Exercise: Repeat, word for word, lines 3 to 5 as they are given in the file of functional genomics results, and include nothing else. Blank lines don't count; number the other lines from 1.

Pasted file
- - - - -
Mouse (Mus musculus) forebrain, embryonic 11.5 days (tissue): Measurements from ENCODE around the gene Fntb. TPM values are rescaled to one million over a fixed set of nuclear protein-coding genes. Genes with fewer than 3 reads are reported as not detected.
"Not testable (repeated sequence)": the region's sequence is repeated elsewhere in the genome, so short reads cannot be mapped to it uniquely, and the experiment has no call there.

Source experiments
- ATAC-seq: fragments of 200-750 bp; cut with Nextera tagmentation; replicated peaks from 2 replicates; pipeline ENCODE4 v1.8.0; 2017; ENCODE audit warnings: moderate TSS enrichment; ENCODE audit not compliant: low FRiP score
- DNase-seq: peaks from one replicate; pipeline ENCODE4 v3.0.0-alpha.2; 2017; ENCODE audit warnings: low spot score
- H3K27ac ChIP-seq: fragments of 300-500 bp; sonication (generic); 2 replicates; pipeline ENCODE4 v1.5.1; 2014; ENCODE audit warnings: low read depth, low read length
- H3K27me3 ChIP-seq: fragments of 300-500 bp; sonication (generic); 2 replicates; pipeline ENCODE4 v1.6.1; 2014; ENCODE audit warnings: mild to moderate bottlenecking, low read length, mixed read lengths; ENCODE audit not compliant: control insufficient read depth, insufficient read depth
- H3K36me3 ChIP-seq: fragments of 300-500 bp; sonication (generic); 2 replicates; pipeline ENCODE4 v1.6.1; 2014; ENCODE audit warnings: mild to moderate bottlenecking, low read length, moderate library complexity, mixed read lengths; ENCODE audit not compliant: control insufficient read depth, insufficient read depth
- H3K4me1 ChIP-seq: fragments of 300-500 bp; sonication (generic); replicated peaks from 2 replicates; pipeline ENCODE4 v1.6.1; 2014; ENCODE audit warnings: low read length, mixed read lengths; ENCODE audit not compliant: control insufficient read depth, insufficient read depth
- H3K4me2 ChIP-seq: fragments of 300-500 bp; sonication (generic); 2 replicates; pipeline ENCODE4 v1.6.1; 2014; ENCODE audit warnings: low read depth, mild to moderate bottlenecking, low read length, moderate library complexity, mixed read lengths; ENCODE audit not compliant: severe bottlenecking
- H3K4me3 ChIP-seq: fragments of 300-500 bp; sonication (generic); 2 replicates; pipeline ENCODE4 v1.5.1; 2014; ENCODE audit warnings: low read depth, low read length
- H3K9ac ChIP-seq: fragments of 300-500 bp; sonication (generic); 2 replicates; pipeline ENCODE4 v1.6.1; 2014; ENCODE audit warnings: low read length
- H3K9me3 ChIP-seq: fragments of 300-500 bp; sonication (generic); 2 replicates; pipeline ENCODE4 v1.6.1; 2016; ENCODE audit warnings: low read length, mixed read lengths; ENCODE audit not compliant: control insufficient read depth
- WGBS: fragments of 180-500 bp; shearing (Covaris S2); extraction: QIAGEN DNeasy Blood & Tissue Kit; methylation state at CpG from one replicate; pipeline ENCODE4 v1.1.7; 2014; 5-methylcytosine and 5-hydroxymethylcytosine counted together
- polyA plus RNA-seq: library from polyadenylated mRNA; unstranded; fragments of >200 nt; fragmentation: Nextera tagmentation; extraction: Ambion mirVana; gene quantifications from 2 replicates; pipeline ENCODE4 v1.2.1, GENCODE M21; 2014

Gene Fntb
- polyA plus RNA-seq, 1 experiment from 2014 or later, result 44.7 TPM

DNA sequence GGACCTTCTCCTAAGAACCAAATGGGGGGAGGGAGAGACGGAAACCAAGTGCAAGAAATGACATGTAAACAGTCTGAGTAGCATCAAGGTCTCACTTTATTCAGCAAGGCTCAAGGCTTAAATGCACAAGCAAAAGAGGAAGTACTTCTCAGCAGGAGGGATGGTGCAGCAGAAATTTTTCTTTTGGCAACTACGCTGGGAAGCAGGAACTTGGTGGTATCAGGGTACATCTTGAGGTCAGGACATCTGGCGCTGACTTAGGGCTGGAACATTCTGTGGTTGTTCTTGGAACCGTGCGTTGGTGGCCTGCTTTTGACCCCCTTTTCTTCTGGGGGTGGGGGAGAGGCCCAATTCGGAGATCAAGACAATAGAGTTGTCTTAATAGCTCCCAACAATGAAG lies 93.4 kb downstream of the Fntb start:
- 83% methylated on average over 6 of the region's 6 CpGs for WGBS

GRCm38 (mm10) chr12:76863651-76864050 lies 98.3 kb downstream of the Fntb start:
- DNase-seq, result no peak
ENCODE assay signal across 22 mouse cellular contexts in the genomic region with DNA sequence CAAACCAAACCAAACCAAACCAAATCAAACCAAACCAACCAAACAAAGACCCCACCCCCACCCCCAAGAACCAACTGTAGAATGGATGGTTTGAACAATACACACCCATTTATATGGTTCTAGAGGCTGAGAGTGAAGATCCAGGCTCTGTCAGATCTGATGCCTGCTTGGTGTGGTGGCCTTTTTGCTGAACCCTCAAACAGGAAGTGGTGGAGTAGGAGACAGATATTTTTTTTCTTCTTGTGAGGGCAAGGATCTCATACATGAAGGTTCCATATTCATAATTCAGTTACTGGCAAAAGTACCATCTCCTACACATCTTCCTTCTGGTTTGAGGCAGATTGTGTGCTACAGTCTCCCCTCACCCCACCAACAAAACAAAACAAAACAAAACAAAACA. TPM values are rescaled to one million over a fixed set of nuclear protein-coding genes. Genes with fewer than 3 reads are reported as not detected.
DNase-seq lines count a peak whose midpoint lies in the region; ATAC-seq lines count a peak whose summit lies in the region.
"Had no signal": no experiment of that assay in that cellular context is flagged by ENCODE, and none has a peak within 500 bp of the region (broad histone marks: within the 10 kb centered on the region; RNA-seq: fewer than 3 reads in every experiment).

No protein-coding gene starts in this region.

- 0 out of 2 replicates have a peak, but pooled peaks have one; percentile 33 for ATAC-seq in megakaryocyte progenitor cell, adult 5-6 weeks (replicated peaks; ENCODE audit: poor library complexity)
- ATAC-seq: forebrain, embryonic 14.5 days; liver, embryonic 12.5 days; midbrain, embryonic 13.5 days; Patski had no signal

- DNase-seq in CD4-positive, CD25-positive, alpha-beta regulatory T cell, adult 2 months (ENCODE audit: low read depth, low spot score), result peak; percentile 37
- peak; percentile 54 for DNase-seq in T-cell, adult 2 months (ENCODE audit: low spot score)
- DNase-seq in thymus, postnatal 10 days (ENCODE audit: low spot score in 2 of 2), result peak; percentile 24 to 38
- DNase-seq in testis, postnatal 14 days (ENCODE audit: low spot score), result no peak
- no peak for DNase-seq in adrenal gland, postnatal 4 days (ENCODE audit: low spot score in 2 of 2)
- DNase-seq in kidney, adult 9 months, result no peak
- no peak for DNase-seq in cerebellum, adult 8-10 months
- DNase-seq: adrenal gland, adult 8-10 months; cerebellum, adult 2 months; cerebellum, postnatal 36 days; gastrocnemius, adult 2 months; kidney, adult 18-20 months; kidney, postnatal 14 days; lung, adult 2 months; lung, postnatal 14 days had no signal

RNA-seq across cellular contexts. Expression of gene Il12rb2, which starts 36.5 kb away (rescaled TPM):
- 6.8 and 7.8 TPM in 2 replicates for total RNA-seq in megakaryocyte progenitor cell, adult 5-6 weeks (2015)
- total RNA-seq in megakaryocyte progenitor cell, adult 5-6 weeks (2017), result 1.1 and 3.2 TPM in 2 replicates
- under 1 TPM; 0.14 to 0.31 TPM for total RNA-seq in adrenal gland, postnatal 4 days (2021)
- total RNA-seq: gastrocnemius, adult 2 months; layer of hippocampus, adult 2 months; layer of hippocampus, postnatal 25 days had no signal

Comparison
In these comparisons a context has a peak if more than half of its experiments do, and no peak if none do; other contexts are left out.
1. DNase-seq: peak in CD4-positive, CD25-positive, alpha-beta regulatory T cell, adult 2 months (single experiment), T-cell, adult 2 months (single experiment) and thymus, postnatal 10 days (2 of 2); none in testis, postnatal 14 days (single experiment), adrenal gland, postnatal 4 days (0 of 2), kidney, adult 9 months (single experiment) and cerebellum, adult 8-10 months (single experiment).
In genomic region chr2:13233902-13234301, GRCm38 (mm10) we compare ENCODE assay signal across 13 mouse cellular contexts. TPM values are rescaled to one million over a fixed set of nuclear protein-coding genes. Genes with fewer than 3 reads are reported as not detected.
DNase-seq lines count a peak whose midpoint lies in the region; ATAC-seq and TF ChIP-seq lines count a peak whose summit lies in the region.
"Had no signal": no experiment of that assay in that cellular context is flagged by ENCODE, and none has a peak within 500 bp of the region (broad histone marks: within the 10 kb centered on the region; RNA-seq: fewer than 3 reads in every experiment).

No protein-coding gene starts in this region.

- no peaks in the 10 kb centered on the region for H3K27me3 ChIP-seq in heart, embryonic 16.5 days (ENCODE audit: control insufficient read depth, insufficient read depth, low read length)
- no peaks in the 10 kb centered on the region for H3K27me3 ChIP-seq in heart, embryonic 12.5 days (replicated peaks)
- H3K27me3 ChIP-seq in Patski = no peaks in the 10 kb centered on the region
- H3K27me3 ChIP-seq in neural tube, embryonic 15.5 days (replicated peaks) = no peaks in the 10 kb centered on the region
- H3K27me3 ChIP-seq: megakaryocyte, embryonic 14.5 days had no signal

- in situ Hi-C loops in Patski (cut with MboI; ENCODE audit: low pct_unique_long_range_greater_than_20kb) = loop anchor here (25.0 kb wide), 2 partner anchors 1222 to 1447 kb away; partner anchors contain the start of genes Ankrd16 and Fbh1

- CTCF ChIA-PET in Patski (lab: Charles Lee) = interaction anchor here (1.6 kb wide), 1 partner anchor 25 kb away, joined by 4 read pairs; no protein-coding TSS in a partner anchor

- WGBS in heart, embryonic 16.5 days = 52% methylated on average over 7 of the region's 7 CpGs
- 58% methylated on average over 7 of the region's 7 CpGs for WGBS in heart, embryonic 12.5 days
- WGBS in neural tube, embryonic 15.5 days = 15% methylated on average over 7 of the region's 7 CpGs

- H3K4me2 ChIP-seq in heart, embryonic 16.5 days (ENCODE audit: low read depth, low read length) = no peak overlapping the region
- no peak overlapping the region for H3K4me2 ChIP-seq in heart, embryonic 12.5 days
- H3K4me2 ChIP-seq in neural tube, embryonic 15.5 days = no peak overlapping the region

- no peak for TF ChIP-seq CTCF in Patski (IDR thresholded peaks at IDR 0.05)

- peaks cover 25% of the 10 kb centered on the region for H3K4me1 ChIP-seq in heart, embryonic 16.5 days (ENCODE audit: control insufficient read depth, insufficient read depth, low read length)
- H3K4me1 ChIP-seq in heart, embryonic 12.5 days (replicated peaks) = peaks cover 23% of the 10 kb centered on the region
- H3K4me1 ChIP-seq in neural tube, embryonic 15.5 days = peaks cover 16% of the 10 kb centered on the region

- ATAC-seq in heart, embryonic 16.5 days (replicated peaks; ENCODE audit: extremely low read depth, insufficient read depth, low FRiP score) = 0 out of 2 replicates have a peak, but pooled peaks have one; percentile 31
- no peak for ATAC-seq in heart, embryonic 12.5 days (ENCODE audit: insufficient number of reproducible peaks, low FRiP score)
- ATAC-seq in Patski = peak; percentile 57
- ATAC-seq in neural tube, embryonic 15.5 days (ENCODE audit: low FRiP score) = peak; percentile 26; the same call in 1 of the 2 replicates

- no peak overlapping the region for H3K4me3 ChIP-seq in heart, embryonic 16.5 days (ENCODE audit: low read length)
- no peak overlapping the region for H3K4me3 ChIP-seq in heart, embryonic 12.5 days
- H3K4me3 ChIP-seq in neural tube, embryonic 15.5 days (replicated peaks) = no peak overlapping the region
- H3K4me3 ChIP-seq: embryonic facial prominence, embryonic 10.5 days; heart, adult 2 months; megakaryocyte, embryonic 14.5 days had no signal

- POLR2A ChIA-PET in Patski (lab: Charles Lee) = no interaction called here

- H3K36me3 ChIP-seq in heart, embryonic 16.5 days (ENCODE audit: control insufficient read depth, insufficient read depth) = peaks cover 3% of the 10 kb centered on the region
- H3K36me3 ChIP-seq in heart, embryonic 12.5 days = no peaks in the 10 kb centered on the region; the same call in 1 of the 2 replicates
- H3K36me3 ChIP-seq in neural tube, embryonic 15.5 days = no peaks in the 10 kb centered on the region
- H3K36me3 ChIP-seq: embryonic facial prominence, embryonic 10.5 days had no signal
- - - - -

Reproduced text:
Source experiments
- ATAC-seq: fragments of 200-750 bp; cut with Nextera tagmentation; replicated peaks from 2 replicates; pipeline ENCODE4 v1.8.0; 2017; ENCODE audit warnings: moderate TSS enrichment; ENCODE audit not compliant: low FRiP score
- DNase-seq: peaks from one replicate; pipeline ENCODE4 v3.0.0-alpha.2; 2017; ENCODE audit warnings: low spot score